More than a dozen speakers claimed at a Human Services Committee meeting Wednesday night that Evanston police discriminate against blacks.
The Rev. Michael Nabors, pastor of Second Baptist Church, said a black male minister at his church was stopped by police within the past month while walking on Hinman Avenue a block from his home.
“The police officer said he was detained because he fit the description of a suspect,” Nabors said.
Nabors insisted that couldn’t possibly have been the case, because the minister “is one of the most unique-looking young men that I have ever seen.”
The minister, Nabors said, is 5-feet-5-inches tall, weighs 95 pounds and has “a beard that comes down to here” — as he gestured half way down his chest.
Nabors went on to distribute to committee members copies of a Community Dialogue Guide for conducting discussions on race prepared by the U.S. Department of Justice, and suggested the city should begin such a dialogue.
Peggy Tarr, a columnist for the Evanston RoundTable, called the arrest of 12-year-old Iain Bady “abominable” and said it made her think “this is Evanston, Mississippi.”
She suggested the state attorney general should sue Evanston, as she has sued Chicago, over police abuses.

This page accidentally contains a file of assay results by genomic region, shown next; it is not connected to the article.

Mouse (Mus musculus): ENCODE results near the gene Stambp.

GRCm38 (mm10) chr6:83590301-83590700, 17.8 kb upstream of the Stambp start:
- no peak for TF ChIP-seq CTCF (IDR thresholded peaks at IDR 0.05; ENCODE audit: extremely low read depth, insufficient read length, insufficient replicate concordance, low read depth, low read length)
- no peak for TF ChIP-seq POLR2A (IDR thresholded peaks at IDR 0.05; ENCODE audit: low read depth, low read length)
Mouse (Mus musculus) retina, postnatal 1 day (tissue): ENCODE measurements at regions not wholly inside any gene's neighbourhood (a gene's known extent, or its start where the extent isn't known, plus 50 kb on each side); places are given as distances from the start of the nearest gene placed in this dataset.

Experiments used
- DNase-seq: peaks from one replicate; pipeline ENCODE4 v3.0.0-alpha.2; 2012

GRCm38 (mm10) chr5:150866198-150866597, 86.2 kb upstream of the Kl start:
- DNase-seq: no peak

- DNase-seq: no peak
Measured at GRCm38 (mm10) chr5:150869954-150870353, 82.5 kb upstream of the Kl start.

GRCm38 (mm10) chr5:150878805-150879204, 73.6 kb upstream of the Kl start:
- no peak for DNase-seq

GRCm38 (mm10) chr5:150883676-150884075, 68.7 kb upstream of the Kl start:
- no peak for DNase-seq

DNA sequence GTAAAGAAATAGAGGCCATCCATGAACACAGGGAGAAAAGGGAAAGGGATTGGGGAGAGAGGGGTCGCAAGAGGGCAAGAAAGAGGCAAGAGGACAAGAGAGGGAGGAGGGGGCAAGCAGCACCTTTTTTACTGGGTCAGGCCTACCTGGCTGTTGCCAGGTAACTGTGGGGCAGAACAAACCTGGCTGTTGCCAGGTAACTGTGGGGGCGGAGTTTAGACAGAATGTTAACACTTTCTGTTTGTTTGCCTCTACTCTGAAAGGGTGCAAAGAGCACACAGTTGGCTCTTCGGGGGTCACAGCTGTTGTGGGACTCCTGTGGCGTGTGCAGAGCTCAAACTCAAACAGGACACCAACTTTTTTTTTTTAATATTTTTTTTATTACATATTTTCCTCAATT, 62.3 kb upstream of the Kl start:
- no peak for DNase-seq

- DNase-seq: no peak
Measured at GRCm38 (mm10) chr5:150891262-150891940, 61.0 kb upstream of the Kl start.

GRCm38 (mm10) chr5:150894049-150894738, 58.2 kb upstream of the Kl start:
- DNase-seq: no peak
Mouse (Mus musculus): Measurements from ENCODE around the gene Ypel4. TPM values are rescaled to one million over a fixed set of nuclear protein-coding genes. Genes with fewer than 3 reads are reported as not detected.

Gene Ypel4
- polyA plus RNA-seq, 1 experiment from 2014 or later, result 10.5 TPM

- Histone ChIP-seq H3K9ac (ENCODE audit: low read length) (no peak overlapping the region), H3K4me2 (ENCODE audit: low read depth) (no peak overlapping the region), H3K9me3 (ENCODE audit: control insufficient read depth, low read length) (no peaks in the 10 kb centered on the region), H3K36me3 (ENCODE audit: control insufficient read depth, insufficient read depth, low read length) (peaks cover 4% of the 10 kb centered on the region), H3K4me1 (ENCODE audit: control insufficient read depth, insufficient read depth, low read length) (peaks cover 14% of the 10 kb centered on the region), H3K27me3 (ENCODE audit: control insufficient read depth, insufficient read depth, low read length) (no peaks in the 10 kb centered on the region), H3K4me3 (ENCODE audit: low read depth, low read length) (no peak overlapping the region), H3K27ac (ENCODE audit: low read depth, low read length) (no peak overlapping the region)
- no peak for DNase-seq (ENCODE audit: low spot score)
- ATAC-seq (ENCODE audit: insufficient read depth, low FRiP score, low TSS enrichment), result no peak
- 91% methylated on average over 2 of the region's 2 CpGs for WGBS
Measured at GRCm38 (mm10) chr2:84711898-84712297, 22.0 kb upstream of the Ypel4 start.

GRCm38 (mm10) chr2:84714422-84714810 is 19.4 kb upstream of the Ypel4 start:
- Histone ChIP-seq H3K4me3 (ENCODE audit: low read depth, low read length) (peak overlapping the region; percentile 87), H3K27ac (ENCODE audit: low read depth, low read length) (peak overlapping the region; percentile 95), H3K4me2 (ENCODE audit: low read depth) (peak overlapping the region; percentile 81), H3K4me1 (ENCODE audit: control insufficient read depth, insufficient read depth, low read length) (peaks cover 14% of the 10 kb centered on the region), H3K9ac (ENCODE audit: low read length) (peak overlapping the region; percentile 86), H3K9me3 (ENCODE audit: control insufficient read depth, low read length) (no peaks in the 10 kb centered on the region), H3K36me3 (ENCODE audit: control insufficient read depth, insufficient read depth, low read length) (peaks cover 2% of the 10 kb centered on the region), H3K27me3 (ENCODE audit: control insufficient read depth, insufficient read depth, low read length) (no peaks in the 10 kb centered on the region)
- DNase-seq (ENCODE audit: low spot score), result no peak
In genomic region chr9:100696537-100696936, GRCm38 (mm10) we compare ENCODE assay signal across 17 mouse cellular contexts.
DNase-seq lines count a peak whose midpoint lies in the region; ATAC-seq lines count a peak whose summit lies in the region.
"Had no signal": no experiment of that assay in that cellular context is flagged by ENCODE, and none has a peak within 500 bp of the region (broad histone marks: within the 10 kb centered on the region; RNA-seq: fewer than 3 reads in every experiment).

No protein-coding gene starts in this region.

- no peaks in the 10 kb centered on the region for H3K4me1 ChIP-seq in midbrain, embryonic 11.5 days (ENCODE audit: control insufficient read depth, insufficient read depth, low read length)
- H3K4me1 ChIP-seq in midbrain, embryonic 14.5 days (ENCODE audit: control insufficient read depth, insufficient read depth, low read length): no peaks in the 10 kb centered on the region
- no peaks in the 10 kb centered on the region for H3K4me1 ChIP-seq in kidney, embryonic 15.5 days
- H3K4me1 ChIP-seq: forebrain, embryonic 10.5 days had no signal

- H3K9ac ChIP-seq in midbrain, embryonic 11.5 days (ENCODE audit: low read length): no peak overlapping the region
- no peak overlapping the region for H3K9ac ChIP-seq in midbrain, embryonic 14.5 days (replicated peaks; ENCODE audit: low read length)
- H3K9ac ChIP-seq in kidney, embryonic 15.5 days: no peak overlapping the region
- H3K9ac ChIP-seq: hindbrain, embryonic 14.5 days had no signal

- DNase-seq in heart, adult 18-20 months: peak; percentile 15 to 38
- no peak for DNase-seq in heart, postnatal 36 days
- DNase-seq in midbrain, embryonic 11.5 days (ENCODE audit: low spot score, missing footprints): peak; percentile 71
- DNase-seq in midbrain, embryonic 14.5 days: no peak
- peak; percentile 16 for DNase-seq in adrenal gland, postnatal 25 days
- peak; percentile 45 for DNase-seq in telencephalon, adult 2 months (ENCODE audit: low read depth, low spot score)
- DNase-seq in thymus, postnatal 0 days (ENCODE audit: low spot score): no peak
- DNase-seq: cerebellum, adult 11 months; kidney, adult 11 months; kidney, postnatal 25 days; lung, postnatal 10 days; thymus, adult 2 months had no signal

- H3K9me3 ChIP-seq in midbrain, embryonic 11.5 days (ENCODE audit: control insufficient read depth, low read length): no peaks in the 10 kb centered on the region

Alderman Cicely Fleming, 9th Ward, said she recognized there’s a lot of frustration in the community and a sense that there is “over-policing.”
But she noted that police are expected to respond when they’re called.
“We have people in the community who may be more likely to call police when they see African American youth than others,” Fleming said.
Some merchants, and shoppers, in business districts, she suggested, may be too quick to complain about behavior of black youths.
“That’s not necessarily a police issue, but a community issue,” Fleming added.
Fleming also asked for additional data from the department about police handling of stop and frisk incidents.